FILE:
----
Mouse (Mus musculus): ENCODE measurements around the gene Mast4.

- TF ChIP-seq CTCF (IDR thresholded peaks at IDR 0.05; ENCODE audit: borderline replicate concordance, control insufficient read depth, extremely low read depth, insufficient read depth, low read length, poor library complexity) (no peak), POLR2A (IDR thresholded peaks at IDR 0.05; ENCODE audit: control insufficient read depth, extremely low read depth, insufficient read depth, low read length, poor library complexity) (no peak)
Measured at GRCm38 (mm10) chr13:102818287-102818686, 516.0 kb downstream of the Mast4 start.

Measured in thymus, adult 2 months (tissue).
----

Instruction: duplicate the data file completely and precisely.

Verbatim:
Mouse (Mus musculus): ENCODE measurements around the gene Mast4.

- TF ChIP-seq CTCF (IDR thresholded peaks at IDR 0.05; ENCODE audit: borderline replicate concordance, control insufficient read depth, extremely low read depth, insufficient read depth, low read length, poor library complexity) (no peak), POLR2A (IDR thresholded peaks at IDR 0.05; ENCODE audit: control insufficient read depth, extremely low read depth, insufficient read depth, low read length, poor library complexity) (no peak)
Measured at GRCm38 (mm10) chr13:102818287-102818686, 516.0 kb downstream of the Mast4 start.

Measured in thymus, adult 2 months (tissue).